Using GCC as cross-compiler with x86_64 target

This post is a little rough, and is intended both as a memory aid for myself and as an example for anyone else who needs to know this stuff. I’ve recently decided to push toward x86_64 support in my toy/research OS project, and needed to build a GCC cross compiler for that target. In my case I already had an x86 cross compiler built, but I’ve tried to make the steps general for those that don’t.

These steps are tested with binutils 2.26.1 and GCC 6.1.0. I’m using those versions as they match the version of my x86 cross compiler – These steps might work with the more recent versions, but I can’t guarantee it. I will at some point update my cross compilers, at which point I’ll update these steps.

1. Go to your $HOME/src. Create first if needed.

# mkdir ~/src
# cd ~/src

2. Set up prefixes. PATH is only needed if not already set (e.g. this is your first cross compiler on this system).

# export PREFIX="$HOME/opt/cross"
# export TARGET=x86_64-elf
# export PATH="$PREFIX/bin:$PATH"

3. Configure, build and install binutils

# tar xf /path/to/downloaded/binutils-2.26.1.tar.gz
# mkdir build-binutils-x86_64
# cd build-binutils-x86_64
# ../binutils-2.26.1/configure --target=$TARGET --prefix="$PREFIX" --with-sysroot --disable-nls --disable-werror
# make && make install

4. Extract GCC

# cd ..
# tar xf /path/to/downloaded/gcc-6.1.0.tar.gz

Ensure libgcc is built with no redzone – Add this:

MULTILIB_OPTIONS += mno-red-zone
MULTILIB_DIRNAMES += no-red-zone

to the following (new) file:


And then make sure GCC configure knows about the new config:

# vim gcc-6.1.0/gcc/config.gcc

And insert:

tmake_file="${tmake_file} i386/t-x86_64-elf"

above the tm_file line.

5. Configure GCC

# mkdir build-gcc-x86_64
# cd build-gcc-x86_64
# ../gcc-x.y.z/configure --target=$TARGET --prefix="$PREFIX" --disable-nls --enable-languages=c,c++ --without-headers

6. Build GCC

# make all-gcc

Go make coffee/eat out at a restaurant/vacation in Barbados…

Note: If building with newer GCC (Found with 7.3.1), there’s an issue in the 6.1.0 source. If you see error:

error: ISO C++ forbids comparison between pointer and integer [-fpermissive]

relating to gcc/ubsan.c, then you’ll need to edit that file, and change line 1473 from:

|| xloc.file == '\0' || xloc.file[0] == '\xff'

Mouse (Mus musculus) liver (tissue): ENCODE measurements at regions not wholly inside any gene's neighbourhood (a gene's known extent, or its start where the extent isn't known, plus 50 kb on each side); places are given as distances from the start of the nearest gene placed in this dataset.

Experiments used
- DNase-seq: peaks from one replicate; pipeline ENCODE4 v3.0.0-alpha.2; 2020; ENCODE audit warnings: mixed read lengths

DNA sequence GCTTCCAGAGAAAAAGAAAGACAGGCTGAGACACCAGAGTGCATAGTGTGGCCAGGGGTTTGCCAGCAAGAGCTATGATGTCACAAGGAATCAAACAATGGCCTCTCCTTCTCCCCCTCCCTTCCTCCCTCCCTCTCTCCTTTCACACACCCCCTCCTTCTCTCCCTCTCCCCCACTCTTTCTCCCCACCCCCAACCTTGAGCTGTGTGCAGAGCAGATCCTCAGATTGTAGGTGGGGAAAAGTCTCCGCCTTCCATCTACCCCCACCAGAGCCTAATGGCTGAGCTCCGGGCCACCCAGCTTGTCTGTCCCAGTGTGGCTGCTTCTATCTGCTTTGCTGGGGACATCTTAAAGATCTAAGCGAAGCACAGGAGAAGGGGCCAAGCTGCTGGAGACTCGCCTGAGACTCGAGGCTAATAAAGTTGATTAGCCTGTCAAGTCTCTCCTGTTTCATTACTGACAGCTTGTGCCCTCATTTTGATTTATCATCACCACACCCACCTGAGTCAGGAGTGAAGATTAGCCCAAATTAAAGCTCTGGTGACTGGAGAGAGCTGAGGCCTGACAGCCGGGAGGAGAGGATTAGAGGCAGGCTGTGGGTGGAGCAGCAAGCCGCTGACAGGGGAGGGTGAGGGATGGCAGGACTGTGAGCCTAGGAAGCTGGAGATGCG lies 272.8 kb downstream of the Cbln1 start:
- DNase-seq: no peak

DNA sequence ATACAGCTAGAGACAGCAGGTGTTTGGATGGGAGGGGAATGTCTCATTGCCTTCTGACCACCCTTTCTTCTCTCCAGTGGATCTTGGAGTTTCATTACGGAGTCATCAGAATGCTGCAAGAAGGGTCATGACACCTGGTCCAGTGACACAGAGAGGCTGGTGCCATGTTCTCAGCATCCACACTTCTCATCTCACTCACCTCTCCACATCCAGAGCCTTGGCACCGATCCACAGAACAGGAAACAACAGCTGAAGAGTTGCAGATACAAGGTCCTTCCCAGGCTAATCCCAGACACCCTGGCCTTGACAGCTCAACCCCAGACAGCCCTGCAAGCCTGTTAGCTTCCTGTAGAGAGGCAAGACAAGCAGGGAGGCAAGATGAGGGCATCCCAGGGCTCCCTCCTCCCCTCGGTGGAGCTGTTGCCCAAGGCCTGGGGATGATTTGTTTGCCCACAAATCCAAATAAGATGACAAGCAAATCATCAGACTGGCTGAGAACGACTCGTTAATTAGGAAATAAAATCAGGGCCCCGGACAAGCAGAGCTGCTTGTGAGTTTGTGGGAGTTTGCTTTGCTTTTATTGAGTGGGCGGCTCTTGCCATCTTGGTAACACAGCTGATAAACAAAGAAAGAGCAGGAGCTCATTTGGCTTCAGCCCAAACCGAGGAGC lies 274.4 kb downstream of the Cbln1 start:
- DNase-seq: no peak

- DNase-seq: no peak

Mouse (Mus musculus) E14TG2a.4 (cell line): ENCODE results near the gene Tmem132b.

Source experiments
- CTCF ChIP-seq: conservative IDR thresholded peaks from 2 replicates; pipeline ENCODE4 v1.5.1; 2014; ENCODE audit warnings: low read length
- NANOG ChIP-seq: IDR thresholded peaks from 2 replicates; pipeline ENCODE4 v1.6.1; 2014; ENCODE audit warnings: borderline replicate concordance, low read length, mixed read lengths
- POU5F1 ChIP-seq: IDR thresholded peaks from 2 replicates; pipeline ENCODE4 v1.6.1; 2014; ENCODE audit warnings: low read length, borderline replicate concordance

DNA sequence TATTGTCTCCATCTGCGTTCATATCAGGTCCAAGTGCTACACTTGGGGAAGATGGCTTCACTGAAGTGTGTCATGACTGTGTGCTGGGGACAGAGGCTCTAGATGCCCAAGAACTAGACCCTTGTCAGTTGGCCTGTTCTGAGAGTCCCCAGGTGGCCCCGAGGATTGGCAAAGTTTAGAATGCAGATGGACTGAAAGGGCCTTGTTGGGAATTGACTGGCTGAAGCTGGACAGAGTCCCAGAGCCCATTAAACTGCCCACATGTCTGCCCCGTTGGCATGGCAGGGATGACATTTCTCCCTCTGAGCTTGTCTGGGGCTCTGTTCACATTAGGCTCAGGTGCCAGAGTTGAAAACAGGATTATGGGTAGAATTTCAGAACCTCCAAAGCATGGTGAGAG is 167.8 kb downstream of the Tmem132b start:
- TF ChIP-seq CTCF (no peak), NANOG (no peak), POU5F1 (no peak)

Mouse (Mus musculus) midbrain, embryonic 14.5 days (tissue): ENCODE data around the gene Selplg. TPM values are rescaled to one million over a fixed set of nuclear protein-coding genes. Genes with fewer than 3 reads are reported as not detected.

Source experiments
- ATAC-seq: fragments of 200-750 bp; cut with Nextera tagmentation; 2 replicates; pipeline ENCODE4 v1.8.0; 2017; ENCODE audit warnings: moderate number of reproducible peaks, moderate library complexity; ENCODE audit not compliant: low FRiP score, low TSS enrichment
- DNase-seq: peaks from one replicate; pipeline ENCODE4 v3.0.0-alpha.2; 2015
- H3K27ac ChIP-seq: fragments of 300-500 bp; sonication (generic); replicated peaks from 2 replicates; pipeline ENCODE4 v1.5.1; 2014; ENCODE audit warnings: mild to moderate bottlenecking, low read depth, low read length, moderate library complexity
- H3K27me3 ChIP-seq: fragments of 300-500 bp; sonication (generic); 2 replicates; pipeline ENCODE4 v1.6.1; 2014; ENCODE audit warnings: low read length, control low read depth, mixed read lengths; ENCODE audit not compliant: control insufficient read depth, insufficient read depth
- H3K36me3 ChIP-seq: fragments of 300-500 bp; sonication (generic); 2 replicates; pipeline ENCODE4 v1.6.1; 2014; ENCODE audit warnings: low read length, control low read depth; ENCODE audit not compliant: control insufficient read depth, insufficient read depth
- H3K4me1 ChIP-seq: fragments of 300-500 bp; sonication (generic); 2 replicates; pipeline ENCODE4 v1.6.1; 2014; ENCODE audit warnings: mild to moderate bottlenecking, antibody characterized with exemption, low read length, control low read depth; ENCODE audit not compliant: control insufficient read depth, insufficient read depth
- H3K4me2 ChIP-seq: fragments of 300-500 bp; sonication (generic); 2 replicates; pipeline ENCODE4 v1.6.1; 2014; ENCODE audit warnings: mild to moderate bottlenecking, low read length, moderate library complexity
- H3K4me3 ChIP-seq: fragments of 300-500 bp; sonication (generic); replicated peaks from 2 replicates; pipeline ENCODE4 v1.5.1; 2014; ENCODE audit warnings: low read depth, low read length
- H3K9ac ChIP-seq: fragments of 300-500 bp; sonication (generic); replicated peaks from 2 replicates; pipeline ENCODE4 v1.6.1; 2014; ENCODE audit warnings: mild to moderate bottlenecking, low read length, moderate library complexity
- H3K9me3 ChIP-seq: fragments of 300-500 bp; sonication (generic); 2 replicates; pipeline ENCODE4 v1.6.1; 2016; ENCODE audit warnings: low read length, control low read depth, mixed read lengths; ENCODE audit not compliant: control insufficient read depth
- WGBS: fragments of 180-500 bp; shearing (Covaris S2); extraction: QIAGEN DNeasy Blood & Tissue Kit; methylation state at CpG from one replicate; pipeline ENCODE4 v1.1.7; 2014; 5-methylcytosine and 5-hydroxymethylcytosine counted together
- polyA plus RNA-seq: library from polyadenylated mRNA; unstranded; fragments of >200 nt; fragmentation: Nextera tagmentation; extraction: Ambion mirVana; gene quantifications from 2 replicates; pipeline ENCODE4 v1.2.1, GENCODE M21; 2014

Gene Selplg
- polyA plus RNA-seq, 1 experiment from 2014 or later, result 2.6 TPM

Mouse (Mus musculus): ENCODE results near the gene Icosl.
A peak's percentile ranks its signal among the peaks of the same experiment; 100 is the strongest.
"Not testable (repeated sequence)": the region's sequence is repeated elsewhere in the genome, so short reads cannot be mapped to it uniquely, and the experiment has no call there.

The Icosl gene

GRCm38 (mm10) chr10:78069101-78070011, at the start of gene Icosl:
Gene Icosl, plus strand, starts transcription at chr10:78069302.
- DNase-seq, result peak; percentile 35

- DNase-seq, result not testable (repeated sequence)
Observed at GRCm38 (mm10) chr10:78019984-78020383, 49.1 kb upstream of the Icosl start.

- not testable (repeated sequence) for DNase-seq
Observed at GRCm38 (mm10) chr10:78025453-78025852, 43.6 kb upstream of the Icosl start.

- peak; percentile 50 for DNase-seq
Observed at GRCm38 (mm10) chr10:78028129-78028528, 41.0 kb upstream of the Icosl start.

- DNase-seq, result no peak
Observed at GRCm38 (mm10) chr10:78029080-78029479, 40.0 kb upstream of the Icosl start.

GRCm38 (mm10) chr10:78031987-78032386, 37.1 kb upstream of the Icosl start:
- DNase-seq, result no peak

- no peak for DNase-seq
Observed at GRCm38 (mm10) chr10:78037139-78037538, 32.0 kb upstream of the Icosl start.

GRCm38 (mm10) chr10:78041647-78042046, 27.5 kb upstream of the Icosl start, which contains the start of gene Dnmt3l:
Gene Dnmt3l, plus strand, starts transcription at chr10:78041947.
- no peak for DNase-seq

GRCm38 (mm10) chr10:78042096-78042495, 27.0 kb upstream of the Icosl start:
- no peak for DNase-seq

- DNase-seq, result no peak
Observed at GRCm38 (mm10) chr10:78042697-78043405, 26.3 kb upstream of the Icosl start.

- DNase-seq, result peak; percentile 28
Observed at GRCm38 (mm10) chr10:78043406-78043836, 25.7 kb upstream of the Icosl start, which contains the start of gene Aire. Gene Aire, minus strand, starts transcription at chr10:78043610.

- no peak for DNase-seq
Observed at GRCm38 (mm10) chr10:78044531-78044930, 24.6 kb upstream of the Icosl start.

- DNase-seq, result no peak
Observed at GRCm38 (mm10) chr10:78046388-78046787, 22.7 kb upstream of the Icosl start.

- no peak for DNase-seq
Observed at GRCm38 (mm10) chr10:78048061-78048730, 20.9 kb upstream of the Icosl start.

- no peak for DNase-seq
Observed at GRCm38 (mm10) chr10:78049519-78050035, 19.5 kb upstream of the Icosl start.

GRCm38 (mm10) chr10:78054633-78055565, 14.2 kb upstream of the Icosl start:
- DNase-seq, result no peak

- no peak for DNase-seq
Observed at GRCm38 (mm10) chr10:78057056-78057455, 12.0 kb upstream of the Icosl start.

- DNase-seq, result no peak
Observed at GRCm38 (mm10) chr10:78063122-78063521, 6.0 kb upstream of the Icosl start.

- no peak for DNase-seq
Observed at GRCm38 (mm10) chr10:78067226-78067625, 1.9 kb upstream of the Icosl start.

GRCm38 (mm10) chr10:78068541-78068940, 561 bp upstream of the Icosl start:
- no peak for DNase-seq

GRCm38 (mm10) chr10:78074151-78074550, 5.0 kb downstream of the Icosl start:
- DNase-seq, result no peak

|| xloc.file[0] == '\0' || xloc.file[0] == '\xff'

7. Build libgcc

# make all-target-libgcc

8. Install GCC and libgcc

# make install-gcc
# make install-target-libgcc

9. Check the no-redzone libgcc is being used properly when -mno-red-zone is passed:

# x86_64-elf-gcc -mno-red-zone -print-libgcc-file-name

Should print (note the no-red-zone in the path):


10. Don’t forget to pass -mno-red-zone in LDFLAGS in the actual build!


Just checking in…

Wow, so my last post was September? That’s just not good blogging, and for that I apologise… There’s been a lot going on, but this is no time for excuses – I’m just posting this to let you all know that I’m still here, still writing code (lately, not as much as I’d like, but there you go) and I’m soon going to be making a start on the huge list of Open Source stuff that’s been building up over the past few months. Here are a few highlights of what’s in store:

  • Some awesome new stuff will be going into ORMDroid very soon, with some great contributions from Jacob Ferrero¬†including one-to-many support. I can only apologise to Jacob for the time it’s taking to get these reviewed and merged!
  • Speaking or ORMDroid, it must be about time for that 1.0 release…
  • I’m planning to finally finish up Deelang. It still needs the new parser architecture sorting out, and some bug-fixes, plus some decent documentation. It’s been sitting there for too long, it needs to be pushed out the door!
  • I have some new code to put into Mink, including some rudimentary user-mode bootstrap code, along with a basic round-robin scheduler and other basic bits that will allow development to continue. A lot of this code is written, but still shockingly untested and even-more-shockingly out of version control!

Outside of Open Source, I still have to do something with, a fact I was reminded of the other day when the domain name came up for renewal. The annoying thing there is that it’s done – I just need a reasonably-priced swag supplier who can print up cool T-shirts and the like for people to buy (any suggestions much appreciated!). We’ve also got an exciting new venture on the verge of private beta, which we hope to be launching as a commercial product later in the year.

So, all in all, exciting times. Now I just have to actually get on and do all this stuff.

Watch this space.


Creating a bootable hard-disk image with Grub2

Hard Disk Platter
Image courtesy of Wikimedia Commons.

Creating a Qemu hard-disk image that boots with Grub2 is, as it turns out, not too difficult. Unfortunately though, the steps you need to get it working are not completely obvious, and documentation is still pretty sparse (probably because Grub2 is still quite new). In this post I’ll run through how I got it working, and how I integrated it into my build.